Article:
Do Offsets Really Help Reduce Emissions?
Professor Michael Wara, an expert in energy law and regulation, talks to Christopher Joyce on Morning Edition about the effectiveness of carbon offsets:
The Climate bills working their way through Congress are the biggest effort ever to limit greenhouse gases for the U.S. One huge concession to industry is a system of offsets, by which companies that need to lower their carbon "footprint" can pay to reduce carbon emissions somewhere else. But offsets are seen by critics as a dodge for companies that don't want to clean up at home.
Joyce: ...offsets make some people suspicious. They ask how many of these projects really deliver the emission reductions they promise.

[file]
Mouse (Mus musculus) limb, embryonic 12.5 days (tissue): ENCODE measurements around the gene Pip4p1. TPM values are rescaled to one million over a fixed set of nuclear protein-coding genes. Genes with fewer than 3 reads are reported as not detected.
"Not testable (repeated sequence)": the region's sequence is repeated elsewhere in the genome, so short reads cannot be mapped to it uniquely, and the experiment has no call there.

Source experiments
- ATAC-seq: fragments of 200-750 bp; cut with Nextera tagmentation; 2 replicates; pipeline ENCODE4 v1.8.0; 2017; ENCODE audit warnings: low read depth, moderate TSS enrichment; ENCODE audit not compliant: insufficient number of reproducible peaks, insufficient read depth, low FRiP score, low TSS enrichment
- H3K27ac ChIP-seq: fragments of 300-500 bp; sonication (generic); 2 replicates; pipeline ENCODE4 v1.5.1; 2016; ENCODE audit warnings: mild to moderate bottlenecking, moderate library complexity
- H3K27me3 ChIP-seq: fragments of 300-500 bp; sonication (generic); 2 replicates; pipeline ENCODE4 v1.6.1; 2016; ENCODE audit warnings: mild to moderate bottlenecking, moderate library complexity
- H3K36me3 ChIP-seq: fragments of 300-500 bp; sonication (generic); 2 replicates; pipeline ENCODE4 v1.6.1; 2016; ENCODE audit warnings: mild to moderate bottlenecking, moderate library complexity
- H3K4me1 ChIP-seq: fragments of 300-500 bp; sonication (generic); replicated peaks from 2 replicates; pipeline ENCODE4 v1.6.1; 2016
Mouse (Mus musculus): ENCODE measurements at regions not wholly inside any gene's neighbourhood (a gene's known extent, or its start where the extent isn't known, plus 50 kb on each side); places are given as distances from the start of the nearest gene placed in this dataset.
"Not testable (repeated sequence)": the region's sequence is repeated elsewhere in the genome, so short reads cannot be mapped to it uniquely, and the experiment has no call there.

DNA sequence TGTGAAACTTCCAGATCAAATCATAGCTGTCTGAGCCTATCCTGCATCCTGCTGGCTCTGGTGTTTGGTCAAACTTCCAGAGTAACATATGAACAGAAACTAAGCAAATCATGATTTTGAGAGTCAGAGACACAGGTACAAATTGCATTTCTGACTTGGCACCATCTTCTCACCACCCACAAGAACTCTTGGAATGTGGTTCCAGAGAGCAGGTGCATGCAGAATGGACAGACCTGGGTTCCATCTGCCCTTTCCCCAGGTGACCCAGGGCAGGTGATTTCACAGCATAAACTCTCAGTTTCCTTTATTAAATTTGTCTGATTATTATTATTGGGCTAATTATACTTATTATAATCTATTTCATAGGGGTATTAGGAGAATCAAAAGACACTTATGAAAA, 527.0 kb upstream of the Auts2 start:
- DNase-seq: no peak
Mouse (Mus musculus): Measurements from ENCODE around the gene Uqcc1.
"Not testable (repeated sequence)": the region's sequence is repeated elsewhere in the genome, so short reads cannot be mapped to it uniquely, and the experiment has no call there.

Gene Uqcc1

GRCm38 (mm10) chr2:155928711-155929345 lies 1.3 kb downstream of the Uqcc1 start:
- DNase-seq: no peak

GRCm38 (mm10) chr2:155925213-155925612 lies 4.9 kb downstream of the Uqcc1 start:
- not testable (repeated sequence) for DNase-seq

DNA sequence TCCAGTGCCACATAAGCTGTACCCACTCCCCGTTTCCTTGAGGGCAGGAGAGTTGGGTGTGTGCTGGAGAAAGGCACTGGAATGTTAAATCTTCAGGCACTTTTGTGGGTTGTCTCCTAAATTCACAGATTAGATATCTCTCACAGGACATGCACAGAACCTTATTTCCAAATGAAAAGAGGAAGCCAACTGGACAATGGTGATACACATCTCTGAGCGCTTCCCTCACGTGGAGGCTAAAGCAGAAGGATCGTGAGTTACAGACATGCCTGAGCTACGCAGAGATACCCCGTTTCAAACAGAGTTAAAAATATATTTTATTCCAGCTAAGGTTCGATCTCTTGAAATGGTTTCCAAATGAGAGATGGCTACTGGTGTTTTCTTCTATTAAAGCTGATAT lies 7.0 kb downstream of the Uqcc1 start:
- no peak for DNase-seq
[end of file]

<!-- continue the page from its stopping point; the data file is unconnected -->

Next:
Prof. Wara: The honest answer is we don't know.
Prof. Wara: They've proven to be very difficult to administer effectively in a way that ensures that they lead to real reductions in emission.
Trouble is, says Wara, China probably would have built most of those wind farms, anyway, without the offset money.
Prof. Wara: China's building a lot of wind farms. All of the wind farms that are being built claim credit as offset projects. And so the question is: Would none of those have been built if the offset system didn't exist? I think the real answer is that that can't be right.